Thursday, June 14, 2012
Perfect Storm Leads to Horrible Injury
Click for larger. It still sucks, but that's what Metro published.
Apparently, Metro has a 50-page report on what happened at the Shady Grove yard late last month when a Metro employee was struck by a train and severely injured.
Metro has made only two pages of that report public, but it would appear they're going to talk about it at the safety and security committee meeting today.
Here's what I've been able to put together based on several Metro sources, two of which were there.
Boiled down, sources say the tragedy was a perfect storm, combining a careless employee and failure by management at the yard to consistently enforce fundamental safety rules.
The employee was struck inside a car washing facility. The area outside the car wash served as an unofficial smoking area for car mechanics because there wasn't an officially designated smoking area for them, sources say.
For the mechanics to leave the smoking area and return to work often required crossing live track. The route through the car wash, which involves entering live tracks, was a commonly used shortcut, sources said.
According to Metro rules, any employee entering live track must request permission. This rule appears to have been loosely enforced at Shady Grove, if at all.
The employee did not request permission to enter a live track area from the yard master, say two sources. But this was a common practice, they said, and management turned a blind eye.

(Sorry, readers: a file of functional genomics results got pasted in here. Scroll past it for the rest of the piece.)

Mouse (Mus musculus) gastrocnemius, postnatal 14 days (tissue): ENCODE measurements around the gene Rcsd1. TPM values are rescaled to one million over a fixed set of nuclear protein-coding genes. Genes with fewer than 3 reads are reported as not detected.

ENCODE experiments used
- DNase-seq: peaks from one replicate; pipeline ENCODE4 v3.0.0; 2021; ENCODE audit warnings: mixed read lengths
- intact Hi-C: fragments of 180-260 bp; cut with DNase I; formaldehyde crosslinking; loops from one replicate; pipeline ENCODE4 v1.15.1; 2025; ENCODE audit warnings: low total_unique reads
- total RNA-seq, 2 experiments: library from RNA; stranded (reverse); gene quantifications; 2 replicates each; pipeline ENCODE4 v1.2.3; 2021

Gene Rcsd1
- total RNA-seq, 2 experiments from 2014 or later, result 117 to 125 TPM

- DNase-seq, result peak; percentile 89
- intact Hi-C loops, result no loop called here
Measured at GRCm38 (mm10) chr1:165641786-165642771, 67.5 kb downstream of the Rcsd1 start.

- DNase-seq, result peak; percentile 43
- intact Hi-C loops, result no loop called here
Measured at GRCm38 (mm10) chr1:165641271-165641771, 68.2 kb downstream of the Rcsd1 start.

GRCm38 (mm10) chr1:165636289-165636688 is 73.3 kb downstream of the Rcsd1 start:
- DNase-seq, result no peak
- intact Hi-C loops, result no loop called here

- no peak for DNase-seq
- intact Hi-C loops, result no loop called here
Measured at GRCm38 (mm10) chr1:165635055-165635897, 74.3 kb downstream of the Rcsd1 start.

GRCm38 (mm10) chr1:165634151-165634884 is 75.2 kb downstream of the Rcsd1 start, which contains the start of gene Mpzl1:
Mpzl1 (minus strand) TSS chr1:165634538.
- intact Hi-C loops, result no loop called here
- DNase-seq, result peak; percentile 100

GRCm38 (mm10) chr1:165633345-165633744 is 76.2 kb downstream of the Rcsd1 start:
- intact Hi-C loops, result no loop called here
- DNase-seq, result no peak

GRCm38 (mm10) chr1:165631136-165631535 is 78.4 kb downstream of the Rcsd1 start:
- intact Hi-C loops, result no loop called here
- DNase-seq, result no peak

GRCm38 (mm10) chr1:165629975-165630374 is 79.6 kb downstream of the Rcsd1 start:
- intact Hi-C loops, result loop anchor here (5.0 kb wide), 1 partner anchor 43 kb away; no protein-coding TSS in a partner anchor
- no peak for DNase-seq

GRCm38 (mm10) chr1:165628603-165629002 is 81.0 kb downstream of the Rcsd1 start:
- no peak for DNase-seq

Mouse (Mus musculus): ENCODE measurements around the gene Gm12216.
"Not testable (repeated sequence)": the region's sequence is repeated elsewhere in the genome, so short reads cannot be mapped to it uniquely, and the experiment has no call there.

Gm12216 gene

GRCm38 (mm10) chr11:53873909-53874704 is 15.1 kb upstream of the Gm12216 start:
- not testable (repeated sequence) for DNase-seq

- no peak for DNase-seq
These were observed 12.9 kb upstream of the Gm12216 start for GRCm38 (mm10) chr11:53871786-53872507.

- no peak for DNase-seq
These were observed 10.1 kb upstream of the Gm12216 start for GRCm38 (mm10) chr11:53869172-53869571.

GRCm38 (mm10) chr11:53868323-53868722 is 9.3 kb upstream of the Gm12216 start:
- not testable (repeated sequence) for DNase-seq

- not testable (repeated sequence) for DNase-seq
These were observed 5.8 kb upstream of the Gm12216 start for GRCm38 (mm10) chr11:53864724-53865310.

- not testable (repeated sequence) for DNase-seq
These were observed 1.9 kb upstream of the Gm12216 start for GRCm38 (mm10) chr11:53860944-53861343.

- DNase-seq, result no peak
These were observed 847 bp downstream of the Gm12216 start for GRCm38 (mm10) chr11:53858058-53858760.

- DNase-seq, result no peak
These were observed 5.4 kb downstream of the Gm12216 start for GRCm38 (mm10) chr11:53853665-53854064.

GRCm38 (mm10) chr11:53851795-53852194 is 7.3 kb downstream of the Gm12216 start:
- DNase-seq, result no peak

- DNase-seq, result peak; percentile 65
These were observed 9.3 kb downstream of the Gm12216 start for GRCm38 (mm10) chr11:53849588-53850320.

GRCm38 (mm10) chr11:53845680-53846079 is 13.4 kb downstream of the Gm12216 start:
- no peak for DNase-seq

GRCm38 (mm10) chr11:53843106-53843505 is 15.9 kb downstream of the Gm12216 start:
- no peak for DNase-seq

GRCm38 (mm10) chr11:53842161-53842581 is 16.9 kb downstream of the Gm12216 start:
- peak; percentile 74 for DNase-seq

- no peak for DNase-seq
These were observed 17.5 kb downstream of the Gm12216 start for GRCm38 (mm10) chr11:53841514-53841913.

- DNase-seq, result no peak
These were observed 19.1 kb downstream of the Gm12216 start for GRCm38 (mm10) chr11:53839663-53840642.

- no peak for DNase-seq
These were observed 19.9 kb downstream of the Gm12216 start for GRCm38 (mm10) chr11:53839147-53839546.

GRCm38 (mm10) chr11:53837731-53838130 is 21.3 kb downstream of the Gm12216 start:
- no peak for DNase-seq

"It was not a good area to have people smoking," said a source. "The way they crossed the tracks like that, it was only a matter of time. No one ever said anything. If you bring stuff up like this at Metro, you risk becoming a black sheep. There's too much go along to get along."
Further complicating the situation was that trains were entering the car wash from the opposite direction from which they normally do. Sources conflict as to how long that had been going on, but all said it was widely known that trains were flowing differently from the norm because of work in the area.
"This guy should have known," said a source.
Adding to chain of events that led to the injury is that the area around the door the mechanic used is a widely known structural blind spot.
Another potential issue is that signs on the door the employee used to enter the car wash, which warned of moving trains inside, had been removed and had not yet been replaced, said a car mechanic at the yard.
"I don't think that's a big deal," said one source.
Once the impact occurred, the employee was dragged 38 feet, according to Metro's own diagram (above).
One source familiar with the case said "we all cannot understand how a train going at less than five miles per hour would have this effect. Even if he stepped into the path of the train, at that speed, he should have been able to either get knocked back or into the pit between the rails. Most of us suspect the train was traveling at a greater speed than five miles per hour."
To add to the horror of the incident, at some point, while the employee was pinned under the train for over an hour as rescue workers tried to free him, "750 volts was energized on the rail he was pinned against," confirmed two sources.
Those there said he "let out a loud deathly scream when the voltage came back up," said a source.
They didn't know if third-rail power was inadvertently restored or was gapped (gapping is when third rail power is dropped in one place, but the train picks it up from another section that hasn't been dropped and bridges the "gap" to re-energize it.) from the rear of the train.
The injured employee remains in critical condition.
After the incident, Metro issued a "safety stand down." I asked a source what that means.
"Considering all the stand downs we've had--nothing," they said.
Sources added that since each new Metro regime comes in with new rules, the rules all pile on top of one another, often conflicting and "after a while you tune them out."
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at 5:30:00 AM